“I sound a bit Pollyanna, don’t I,” says photographer Christopher Makos. That was probably the last word I would use to categorize the renowned artist with a photographic pedigree impossible to match. Makos apprenticed under Man Ray and was a close friend and personal photographer to Andy Warhol for the last fourteen years of the pop-artist’s life. He introduced the work of Jean-Michel Basquiat and Keith Haring to Warhol. He was an assistant to Tennessee Williams. He has photographed the top stars from Mick Jagger to John Lennon, and has been the eye behind the lens capturing countless young men with six pack abs and haunting eyes. Pollyanna? A photographer who has documented Andy Warhol in drag and put out a book called White Trash? Never.
But a purist in portraiture, yes, and that include his dog portraiture. “I don’t see any difference between my human work and animal portraits. I bring out who they are. I never try to change them. I don’t put them in costumes and don’t make them do human things,” says Makos. He points out to a coupling of photo in his Chelsea studio. “I had this photo of Andy and the other of the dog – and they look so strikingly the same – the hair, you know?” The dog and the artist did seem to give of themselves in the same way to the camera, and, of course, the jaggedly cut platinum bangs were dead-ringers.
The dog photography started when Makos worked at Interview magazine. “I had a column called In, and had been watching David Letterman’s stupid pet tricks. I asked friends if they had dogs and would pose them and put them in my column.” This clearly was the start of something. He hands me a box of his animal photography and there are hundreds. What’s incredible is that each dog is looking longingly into the camera, as if bedazzled by Makos’ lens. How does he do it? We’ve all tried to take photos of our furry loved ones, but more often than not, that rambunctious Rover would sooner be scratching his ear, chasing his tail, or the cat or something. So what is Makos’ secret? “I tell the owner to feed the dog beforehand and when I take the photos, I get to the dog’s level and look ir in the eye. The eyes are the windows of the soul.” Blonde and floppy haired Makos’ own eyes fit about the room as he tells about his work. He is hyper-engaged, multi-tasking, and pushing ahead to the next moment.
His seemingly ceaseless energy is confirmed when he tells of one of his latest projects completed for the Spanish government. He took no less than 60,000 photos of the state of Valencia for a book project he was commissioned to do, and is returning to Valencia to open an exhibit of this work and launch the book called “La Comunitat Valenciana”. Forts, festivals, stretches of landscape and even the occasional Euro-dog are amongst his photos in this collection. “It was the most intense sustained photographic experience of my life,” says Makos who calls the project his “excellent adventure”. That kind of captures him – young at heart with a ‘Bill and ted’ kind of fresh , wide-eyed vision, yet at the same time with a talent that bespeaks his life and photographic experience. This was an entirely digital project, a medium that he said he likes very much. “With digital photography, you learn to be a better photographer more quickly. It is about content, not about technology. About how one frames the shot.” His more recent works are large abstract digital photographs, dense in their content and interesting in the eye.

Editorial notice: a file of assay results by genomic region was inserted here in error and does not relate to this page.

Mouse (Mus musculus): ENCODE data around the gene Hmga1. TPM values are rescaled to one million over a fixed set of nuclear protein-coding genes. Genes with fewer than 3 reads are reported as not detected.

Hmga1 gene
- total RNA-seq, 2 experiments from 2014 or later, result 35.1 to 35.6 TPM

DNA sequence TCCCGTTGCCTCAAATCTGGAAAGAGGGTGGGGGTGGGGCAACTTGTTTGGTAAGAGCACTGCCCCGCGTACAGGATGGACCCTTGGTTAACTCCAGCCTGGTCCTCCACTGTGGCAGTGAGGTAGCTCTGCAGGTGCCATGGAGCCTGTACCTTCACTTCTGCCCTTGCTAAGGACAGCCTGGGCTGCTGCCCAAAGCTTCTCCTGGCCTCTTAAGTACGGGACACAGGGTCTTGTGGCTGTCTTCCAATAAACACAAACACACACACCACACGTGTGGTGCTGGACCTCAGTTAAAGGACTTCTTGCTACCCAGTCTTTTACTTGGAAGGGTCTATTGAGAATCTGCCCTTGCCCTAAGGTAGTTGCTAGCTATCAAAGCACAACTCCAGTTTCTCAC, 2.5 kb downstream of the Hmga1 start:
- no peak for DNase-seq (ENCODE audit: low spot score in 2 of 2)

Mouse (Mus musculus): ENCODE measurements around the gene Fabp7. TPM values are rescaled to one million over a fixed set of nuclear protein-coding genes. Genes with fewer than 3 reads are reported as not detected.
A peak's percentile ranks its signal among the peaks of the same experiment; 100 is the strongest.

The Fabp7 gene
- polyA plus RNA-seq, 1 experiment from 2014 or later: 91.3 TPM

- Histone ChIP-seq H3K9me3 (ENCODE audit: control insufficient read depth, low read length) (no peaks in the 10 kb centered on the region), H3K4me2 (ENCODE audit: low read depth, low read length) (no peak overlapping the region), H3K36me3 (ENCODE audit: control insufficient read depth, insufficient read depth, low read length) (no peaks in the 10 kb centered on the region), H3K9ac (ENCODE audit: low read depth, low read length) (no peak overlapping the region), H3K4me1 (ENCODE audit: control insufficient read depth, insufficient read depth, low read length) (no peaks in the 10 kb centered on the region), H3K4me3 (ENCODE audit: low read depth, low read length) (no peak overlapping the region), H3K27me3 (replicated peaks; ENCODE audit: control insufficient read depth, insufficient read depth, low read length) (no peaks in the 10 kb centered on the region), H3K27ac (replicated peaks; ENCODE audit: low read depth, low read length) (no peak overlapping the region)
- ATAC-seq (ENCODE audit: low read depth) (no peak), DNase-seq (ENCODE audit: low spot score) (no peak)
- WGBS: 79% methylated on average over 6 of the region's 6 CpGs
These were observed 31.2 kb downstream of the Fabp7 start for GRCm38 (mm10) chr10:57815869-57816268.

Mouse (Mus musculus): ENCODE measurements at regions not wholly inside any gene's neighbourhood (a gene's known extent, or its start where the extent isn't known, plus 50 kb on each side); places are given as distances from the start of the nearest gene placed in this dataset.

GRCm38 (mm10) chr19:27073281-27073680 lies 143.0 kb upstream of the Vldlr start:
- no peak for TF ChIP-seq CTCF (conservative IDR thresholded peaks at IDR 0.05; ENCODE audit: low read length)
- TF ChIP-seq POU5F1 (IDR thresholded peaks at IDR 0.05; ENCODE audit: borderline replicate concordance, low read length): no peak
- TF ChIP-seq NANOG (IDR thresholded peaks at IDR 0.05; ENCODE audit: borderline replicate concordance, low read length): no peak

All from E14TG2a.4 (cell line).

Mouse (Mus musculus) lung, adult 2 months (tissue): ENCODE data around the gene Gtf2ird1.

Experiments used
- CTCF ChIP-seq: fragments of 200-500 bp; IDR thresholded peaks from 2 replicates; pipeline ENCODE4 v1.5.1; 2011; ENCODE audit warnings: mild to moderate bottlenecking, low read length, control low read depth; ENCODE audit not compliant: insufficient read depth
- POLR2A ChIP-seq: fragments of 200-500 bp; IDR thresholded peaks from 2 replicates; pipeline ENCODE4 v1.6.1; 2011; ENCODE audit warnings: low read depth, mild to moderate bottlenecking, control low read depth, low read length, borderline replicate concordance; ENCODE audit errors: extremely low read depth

The self-proclaimed citizen of Europe and New York says he notices a difference between dogs home and abroad. Makos laughs, “It’s different in Spain, and Europe in general – the dogs like the people tend to be a bit better behaved.”
Because of his huge travel schedule (he estimates that travels six months of the year), Makos is not a pet-owner himself, although he grew up with two standard poodles. With his background and his extensive work in dog portraiture, he knows about the bond between people and pets. “You see someone love and be loved back unconditionally. That is wonderful today. All the information out there gets in the way and confuses people. I think the world is having an even bigger love affair with animals now, as they provide simplicity, relief, and complication-free relationship.”
To find out more about Christopher Makos, or to get information about upcoming exhibitions and projects, visit his website, http://www.makostudio.com/
By Jennifer Cattaui
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